Featherstone, 24, first played the beer-slinging arcade classic only two years ago. By day she works as a yoga instructor and is pursuing her pilot's license. She discovered the game during a trip to the Free Play arcade in Richardson. Until then, she had never played an arcade game of any kind.
"When I first went, I tried everything out because it was all new to me," Featherstone says. "There were a few games I associated with the Nintendo, like Mario Bros. and BurgerTime, but Tapper I hadn't seen at all."
Featherstone says she seemed to have a natural knack for Tapper, and since then, she's been practicing on Free Play's machines at the Richardson and Arlington locations in preparation for a world record attempt.
"After a while, it became one of those games that whenever I went to Free Play, I would always play it," she says.
"Everyone was jumping up and down, screaming. I had 10 or 15 people call my phone just from watching the stream. It was really, really cool. People around the world were excited about it." – Free Play owner Corey Hyden
The game seems simple. You control a bartender serving rounds of beer to customers by sliding the glasses along four long bars. The objective is to get them out the door before customers get upset and to prevent returning glasses from crashing to the floor.
Tapper is very challenging. Most people spend about a minute playing the game before they run out of lives, Featherstone says.
"The game never really lets up on you," she says. "You really have to be on your A-game all the time."
Featherstone says advancing in the game requires supreme time management skills and quick reflexes.
"Your eyes have to be everywhere at once, and you're having so many glasses thrown at you and you have to dish out so many that you can't memorize anything," she says. "With some games, there's a pattern, and you can memorize it and do it blindfolded. This one is random, so your reactions have to be super sharp."
Last weekend, Featherstone spent 24 hours playing the machine at the Free Play Arlington arcade, only stopping for bathroom breaks and the occasional snack in her first world record attempt. She didn't just beat the high score of 10,361,550 set in 2015, according to the Twin Galaxies video game record-keeping website; she destroyed it with a final score of 14,000,600 points.
Watch live video from FreePlayArcade on www.twitch.tv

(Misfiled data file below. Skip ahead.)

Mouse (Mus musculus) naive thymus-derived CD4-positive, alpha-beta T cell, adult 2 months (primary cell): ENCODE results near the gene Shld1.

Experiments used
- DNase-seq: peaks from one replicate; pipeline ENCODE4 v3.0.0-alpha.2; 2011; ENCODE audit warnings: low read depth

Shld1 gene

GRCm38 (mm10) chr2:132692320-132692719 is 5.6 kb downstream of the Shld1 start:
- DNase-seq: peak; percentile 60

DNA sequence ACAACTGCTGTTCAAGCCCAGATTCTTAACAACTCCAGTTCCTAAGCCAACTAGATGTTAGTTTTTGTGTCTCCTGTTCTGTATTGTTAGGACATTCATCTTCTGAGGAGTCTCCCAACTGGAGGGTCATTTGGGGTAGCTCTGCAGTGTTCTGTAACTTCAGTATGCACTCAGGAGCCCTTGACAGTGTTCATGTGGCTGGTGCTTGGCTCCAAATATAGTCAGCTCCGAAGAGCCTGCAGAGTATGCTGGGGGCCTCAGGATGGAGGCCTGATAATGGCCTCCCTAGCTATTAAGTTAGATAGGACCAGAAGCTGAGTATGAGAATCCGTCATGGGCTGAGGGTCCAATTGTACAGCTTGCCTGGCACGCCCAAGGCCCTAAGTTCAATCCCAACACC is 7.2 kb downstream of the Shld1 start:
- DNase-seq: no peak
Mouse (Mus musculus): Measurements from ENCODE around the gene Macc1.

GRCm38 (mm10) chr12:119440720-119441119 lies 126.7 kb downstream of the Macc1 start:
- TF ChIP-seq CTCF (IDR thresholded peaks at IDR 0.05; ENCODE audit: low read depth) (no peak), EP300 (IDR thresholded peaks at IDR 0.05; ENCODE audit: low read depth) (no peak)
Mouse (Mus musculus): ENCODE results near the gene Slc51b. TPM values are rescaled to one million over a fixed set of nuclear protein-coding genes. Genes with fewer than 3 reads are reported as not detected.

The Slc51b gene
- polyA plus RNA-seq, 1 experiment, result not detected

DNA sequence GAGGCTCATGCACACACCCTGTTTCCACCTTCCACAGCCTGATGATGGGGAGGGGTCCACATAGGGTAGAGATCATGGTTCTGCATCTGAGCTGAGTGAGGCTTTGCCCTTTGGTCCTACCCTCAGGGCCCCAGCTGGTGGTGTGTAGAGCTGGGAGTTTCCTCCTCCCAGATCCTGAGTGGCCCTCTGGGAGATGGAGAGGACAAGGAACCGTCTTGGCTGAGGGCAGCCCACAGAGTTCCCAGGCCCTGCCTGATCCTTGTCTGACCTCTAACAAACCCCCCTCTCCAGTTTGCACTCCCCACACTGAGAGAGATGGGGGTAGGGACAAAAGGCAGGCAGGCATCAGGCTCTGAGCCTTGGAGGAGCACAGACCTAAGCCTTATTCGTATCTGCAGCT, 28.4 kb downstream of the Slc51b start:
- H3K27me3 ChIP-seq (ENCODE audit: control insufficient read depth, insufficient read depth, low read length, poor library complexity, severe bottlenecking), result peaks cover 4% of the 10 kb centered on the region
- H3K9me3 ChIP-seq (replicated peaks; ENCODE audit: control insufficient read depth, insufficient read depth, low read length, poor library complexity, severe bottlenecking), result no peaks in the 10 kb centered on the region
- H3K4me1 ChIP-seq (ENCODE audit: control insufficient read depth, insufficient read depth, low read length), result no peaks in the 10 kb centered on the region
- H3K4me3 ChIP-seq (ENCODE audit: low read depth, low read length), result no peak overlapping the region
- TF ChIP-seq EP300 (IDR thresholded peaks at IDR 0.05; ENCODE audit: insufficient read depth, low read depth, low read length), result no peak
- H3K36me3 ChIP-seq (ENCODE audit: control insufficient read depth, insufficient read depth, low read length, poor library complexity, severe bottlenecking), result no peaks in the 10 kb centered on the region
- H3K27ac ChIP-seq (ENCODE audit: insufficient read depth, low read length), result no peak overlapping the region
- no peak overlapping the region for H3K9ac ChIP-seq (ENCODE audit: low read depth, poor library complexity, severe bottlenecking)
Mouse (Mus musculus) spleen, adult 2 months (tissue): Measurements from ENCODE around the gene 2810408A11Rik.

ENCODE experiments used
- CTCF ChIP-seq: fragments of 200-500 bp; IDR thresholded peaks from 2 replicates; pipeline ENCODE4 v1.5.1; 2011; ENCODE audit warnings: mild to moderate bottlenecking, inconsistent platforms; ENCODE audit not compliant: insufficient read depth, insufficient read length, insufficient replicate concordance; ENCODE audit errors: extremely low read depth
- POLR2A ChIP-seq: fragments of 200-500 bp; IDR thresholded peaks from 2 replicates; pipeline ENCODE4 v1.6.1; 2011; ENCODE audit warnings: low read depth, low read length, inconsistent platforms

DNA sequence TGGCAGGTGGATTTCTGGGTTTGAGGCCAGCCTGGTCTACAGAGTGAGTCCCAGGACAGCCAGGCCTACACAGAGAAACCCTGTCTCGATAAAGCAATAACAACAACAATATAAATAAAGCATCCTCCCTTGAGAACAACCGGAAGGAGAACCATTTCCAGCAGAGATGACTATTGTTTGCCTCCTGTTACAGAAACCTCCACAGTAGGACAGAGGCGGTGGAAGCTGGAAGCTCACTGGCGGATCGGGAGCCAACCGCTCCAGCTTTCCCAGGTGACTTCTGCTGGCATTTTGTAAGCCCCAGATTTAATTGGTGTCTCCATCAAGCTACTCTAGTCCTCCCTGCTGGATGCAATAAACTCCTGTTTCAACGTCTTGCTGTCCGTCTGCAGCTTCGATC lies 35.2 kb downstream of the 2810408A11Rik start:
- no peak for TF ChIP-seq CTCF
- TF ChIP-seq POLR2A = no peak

Corey Hyden, the owner of the Free Play arcade chain, says Featherstone started her world record attempt at 4 p.m. Friday and gave herself just 24 hours to beat the record. The arcade had to do some careful planning to make sure she could have an unfettered attempt at the Tapper record.
The day before, the city of Arlington went through several brownouts that cut power to the arcade, so Hyden and his crew brought in backup batteries to run the arcade machine and all of the streaming equipment needed to document the record attempt, including a livestream on the website Twitch.
Hyden says they also weren't sure how the Tapper machine would react to a 24-hour marathon session. When Featherstone reached a new million-point mark, the game would react in different ways. Sometimes the screen would glitch; other times a level would restart.
Hyden says it took Featherstone around 18 hours to beat the world record. However, she pushed through to the 24-hour mark because so many people were cheering to keep going. Crowds watched her live at the Arlington location and on a screen at the Richardson location, and hundreds of people followed the attempt online.
"You could tell around that point that she was really tempted to call it a day because she'd been up for so long," Hyden says, "but she got a second wind and just pushed through it."
The place went wild when she finally stepped away from the machine just after 4 p.m. Saturday.
"Everyone was jumping up and down, screaming," Hyden says. "I had 10 or 15 people call my phone just from watching the stream. It was
The moment picked
Feather says it felt "very surreal" when she finally stepped away from the machine as the world's best Tapper player. She was also in quite a bit of pain from sitting and playing the machine for so long.
"My shoulders were just screaming at me," she says.
She adds that she couldn't have done it without the support of the people cheering her on and her crew helping with things like "bringing me food, making sure the bathroom stalls were open and putting in '90s pop music for me."
"I had a really great crew because the hardest thing would have been the boredom and just